This week in our expe(e)rtise corner Hanna Dumont answers a short Q&A about educational research and remembering what science is actually about.
How did you end up in research?
I was still in high school, when the PISA 2000 study was published and revealed the high levels of educational inequality in Germany. I had a really great teacher who made the PISA study a topic in class. This is when I first learned about educational research. I don’t remember this, but my teacher told me many years later, when I had started my PhD in Educational Psychology that I told her back then, that I wanted to be an educational researcher.
What is your focus?
The early PISA findings that made me want to be in educational research also influenced my research focus: the study of educational inequalities! After having focused on factors in schools and families that cause inequalities I am now particularly interested in finding out, which pedagogical approaches can reduce inequalities.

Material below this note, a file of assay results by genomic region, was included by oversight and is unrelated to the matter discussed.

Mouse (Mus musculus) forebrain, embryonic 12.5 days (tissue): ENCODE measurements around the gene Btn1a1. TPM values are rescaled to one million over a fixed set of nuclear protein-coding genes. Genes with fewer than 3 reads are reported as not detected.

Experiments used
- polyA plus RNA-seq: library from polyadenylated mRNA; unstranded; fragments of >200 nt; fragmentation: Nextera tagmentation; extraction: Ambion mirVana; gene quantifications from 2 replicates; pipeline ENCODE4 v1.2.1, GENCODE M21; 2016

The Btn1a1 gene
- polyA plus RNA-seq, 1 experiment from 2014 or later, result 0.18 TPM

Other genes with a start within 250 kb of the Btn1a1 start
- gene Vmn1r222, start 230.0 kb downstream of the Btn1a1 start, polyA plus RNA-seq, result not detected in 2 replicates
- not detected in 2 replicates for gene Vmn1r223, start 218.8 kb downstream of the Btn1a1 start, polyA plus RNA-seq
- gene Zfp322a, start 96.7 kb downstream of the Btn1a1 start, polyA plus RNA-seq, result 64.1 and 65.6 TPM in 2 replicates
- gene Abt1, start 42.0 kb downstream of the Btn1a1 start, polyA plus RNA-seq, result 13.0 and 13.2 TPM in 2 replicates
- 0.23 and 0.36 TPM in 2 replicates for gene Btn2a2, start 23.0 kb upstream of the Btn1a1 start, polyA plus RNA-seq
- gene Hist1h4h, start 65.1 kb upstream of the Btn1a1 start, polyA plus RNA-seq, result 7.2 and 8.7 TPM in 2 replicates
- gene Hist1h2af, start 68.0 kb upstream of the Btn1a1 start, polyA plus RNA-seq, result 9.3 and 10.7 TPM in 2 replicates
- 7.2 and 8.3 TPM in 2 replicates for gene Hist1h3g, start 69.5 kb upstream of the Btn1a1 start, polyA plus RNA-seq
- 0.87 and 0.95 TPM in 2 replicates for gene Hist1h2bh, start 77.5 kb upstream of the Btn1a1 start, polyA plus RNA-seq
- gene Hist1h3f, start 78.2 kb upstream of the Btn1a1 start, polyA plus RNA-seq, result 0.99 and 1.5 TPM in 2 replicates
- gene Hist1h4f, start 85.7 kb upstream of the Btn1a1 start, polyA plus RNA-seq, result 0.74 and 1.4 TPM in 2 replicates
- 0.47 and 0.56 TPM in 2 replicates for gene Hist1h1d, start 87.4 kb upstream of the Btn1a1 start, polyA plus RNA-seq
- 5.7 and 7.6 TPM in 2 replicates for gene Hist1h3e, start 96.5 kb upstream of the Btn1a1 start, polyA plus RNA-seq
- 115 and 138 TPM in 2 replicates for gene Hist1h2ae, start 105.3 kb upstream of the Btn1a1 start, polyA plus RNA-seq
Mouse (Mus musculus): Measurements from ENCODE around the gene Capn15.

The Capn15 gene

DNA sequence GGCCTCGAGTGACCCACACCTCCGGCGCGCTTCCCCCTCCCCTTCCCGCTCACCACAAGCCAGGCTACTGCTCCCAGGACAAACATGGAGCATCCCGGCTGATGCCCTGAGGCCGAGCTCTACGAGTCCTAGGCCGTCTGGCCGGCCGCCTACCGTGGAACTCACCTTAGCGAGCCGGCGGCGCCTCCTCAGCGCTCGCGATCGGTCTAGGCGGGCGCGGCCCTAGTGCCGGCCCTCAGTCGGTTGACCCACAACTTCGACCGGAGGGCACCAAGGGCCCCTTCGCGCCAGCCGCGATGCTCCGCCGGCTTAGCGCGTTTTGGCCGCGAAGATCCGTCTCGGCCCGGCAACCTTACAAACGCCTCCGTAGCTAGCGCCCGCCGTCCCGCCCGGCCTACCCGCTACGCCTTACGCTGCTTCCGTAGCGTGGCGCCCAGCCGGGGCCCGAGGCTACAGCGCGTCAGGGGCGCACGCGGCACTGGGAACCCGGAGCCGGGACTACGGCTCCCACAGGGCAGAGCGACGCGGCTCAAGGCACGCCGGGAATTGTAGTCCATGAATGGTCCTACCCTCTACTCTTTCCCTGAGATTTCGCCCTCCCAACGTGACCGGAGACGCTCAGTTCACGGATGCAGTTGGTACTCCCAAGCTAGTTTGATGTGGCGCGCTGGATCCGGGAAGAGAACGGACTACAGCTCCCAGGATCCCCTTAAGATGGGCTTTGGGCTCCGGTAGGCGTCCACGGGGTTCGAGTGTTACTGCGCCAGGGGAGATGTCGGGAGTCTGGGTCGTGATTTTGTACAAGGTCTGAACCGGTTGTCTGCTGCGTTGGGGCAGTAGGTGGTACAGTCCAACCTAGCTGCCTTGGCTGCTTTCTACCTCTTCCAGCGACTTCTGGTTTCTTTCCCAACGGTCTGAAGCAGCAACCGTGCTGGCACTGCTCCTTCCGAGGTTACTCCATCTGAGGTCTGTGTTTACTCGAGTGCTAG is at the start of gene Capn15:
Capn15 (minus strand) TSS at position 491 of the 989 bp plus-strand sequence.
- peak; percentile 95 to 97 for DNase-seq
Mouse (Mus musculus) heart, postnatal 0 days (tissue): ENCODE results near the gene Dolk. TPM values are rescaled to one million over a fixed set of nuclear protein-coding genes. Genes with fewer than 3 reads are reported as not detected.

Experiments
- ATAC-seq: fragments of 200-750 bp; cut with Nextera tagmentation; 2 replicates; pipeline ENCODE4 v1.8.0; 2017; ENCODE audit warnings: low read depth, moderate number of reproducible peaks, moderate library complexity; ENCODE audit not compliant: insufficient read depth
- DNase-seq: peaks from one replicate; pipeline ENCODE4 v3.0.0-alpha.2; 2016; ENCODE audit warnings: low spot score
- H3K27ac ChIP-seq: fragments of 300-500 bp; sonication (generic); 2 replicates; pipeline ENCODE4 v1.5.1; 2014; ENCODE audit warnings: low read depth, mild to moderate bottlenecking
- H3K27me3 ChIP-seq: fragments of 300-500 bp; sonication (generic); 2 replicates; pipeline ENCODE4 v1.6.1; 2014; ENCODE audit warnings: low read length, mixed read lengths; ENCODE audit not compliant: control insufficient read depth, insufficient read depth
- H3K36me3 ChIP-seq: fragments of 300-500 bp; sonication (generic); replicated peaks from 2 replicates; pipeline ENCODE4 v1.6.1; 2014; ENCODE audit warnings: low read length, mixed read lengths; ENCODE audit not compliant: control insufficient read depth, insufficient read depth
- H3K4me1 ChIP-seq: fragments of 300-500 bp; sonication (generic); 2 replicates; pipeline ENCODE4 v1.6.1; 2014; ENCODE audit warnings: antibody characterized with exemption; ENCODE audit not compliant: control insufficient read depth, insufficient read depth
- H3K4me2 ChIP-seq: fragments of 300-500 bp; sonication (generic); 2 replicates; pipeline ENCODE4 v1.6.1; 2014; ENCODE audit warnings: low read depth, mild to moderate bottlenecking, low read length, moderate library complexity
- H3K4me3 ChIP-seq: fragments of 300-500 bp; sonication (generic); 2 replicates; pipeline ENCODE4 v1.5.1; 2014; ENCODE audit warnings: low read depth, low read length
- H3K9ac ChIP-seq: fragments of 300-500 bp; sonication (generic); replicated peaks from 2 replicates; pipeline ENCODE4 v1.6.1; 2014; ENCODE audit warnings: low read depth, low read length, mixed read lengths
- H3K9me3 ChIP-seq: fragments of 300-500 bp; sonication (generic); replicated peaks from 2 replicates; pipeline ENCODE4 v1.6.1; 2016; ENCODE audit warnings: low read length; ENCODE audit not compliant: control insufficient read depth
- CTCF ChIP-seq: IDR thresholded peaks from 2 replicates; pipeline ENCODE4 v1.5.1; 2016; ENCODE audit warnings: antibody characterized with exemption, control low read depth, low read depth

What is it that fascinates you about research and science?
There is always so much more to learn!
What are the biggest challenges?
Because there is always so much more to learn, you sometimes don’t know when to stop!
Looking back at your experiences, what’s your most important recommendation for
…a student deciding upon her/his field:
do what you are passionate about!
….a doctoral candidate choosing a topic an research group:
choose a topic that your advisor is an expert on!
….a postdoctoral researcher:
fake it till you make it!
We are all great in handling success, but what’s your mantra to handle rejections?
I remind myself what really counts in life ! Plus eating good food!
What are key challenges we have to overcome?
My impression is that the pressure to publish has increased in recent years. I hope that we don’t forget that science is about advancing knowledge not finding as many least publishable units as possible.
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